Eastern U.S. Wholesale Power Rises Amid Supply Disruptions

Spot wholesale power at major hubs in the Northeast and mid-Atlantic states gained amid supply disruptions.

Prices on the 13-state grid operated by PJM Interconnection LLC, which extends from New Jersey into North Carolina and Illinois, gained after two coal-fired plants tripped offline in West Virginia and Ohio, according to Genscape Inc. Earlier, a slower ramp-up than anticipated at generating units in Massachusetts and Maine bolstered New England spot power, the Boston-based data provider said.

On-peak electricity at PJM’s benchmark Western Hub, which includes prices from Pennsylvania to Washington, rose $1.27 cents, or 3.4 percent, to average $38.88 a megawatt hour until 2 p.m. local time, from yesterday’s average of $37.60, the least since March 15.

New York City prices increased for the first time in four days, climbing 61.7 cents, or 1.7 percent, to $37.16 a megawatt-hour from 7 a.m. to 2 p.m. from a one-month low yesterday, according to the New York Independent System Operator Inc. Spot power on the six-state grid from Connecticut to Maine gained $4.81, or 11 percent, to $46.99 a megawatt-hour from yesterday’s on-peak average, ISO New England Inc. data showed.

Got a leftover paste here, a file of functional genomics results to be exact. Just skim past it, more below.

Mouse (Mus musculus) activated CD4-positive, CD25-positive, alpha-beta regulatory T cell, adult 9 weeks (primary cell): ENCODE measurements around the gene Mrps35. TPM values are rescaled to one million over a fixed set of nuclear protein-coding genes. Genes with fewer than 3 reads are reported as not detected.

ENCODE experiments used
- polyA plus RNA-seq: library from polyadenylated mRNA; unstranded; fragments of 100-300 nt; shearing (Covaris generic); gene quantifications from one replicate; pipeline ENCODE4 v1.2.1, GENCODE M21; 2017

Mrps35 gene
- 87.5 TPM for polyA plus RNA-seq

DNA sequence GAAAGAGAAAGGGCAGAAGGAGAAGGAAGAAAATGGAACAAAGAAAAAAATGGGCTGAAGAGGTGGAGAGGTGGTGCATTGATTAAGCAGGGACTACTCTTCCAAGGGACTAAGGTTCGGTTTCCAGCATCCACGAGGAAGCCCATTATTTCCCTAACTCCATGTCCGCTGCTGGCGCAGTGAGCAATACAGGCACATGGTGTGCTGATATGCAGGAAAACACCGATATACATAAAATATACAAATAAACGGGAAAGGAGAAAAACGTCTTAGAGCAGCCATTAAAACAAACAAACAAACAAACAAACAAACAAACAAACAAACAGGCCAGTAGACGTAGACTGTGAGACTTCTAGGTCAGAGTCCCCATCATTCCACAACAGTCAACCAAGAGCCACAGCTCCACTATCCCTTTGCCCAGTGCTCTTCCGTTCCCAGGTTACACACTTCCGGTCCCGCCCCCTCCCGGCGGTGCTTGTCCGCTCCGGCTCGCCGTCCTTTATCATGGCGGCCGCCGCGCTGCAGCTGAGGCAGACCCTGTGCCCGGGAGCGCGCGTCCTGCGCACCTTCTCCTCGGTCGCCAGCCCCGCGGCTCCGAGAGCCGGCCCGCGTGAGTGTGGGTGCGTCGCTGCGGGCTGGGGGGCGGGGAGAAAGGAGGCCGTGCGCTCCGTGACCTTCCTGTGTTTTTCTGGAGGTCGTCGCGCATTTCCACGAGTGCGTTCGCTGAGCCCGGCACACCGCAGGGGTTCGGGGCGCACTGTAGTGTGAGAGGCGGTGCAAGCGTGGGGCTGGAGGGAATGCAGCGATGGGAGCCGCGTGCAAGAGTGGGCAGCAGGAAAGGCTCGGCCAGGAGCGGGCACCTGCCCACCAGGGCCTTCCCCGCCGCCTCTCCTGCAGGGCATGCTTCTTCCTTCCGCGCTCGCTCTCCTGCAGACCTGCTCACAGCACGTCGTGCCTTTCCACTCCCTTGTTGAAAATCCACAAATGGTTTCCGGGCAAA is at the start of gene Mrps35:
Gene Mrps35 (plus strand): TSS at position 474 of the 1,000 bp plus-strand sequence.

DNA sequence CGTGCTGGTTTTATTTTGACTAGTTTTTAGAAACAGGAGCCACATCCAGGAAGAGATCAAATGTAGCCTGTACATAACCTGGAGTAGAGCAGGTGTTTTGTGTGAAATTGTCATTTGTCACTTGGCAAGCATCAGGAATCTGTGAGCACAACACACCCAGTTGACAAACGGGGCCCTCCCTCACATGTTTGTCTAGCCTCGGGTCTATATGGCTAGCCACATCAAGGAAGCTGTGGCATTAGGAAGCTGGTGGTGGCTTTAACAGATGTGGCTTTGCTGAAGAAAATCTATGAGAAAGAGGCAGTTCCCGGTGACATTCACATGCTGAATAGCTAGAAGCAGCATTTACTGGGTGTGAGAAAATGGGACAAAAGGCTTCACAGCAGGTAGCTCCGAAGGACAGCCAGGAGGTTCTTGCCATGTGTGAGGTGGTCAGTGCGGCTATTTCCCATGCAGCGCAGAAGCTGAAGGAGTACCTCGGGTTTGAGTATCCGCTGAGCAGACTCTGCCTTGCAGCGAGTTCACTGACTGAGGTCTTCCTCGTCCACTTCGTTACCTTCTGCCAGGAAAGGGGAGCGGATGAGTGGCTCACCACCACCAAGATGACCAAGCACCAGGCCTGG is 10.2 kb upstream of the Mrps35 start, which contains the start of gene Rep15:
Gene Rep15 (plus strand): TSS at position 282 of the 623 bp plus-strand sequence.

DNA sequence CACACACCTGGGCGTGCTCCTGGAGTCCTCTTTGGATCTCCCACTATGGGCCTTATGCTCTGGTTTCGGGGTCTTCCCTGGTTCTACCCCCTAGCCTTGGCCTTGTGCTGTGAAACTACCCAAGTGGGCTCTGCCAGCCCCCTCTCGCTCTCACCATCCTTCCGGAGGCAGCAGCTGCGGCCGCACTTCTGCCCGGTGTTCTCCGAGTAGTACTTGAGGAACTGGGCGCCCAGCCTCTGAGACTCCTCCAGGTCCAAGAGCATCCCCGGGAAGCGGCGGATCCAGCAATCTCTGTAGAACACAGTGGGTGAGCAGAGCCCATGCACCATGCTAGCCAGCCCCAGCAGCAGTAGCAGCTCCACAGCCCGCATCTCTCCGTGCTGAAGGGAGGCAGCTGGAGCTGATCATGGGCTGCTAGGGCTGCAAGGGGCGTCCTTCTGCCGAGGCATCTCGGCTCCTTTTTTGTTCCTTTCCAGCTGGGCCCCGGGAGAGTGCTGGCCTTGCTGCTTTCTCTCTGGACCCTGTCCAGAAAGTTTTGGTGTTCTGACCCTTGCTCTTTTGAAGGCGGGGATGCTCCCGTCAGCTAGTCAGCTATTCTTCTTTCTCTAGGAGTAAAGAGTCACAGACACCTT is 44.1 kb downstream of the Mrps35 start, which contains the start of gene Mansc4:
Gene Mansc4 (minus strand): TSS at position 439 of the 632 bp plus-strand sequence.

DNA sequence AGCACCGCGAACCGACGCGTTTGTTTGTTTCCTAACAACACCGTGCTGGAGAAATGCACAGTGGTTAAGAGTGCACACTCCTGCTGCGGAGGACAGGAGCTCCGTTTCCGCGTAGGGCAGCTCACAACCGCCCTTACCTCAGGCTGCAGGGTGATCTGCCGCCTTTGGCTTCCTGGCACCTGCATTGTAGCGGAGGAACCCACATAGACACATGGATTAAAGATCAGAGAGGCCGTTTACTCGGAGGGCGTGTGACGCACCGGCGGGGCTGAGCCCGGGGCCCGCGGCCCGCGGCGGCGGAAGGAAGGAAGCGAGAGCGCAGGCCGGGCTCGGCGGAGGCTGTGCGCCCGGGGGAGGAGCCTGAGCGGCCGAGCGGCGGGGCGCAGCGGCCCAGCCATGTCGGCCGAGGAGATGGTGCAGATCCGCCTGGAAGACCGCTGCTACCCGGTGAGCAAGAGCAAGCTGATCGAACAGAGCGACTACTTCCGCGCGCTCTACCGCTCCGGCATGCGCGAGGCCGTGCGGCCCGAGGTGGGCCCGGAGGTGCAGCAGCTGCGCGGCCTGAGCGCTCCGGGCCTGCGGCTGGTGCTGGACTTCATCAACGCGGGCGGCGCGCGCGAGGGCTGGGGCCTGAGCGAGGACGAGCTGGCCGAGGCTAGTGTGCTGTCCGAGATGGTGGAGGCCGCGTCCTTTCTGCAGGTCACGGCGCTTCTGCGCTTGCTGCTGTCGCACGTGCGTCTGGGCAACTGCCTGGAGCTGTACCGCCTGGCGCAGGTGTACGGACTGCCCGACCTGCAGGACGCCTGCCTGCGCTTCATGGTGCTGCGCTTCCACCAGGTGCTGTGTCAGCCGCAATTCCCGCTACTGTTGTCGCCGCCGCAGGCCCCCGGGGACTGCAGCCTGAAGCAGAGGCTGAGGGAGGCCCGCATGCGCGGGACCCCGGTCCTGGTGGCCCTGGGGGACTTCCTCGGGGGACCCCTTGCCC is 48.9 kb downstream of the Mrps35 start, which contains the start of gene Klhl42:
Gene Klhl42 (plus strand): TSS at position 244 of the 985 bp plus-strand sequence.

Electricity usage across the three grids was within a two-to-three percent range around the most recent forecasts, data from the operators showed.

Power Plants

PJM prices got a boost after generation at the Longview plant in Monongalia, West Virginia and the Stuart Station in Aberdeen, Ohio, tripped offline, according to Genscape. Longview’s nameplate capacity is about 808 megawatts and each of the four Stuart units can produce 610 megawatts, data from the Energy Information Administration show.

Spot power gained at the four main Midwest hubs as wind generation fell below forecasts. Demand was running above expectations through the early hours of the morning but came in line with forecasts starting at 10 a.m., data from the Midwest Independent Transmission System Operator Inc. showed.

The Indiana hub, a benchmark for the Midwest, climbed $11.10, 36 percent, to $41.25 from yesterday’s on-peak average.

Wind turbines in the region were producing 1,218 megawatts of electricity dropped to 905 megawatts by 11 a.m., versus the forecast of 1,225 megawatts for that hour, according to MISO data show.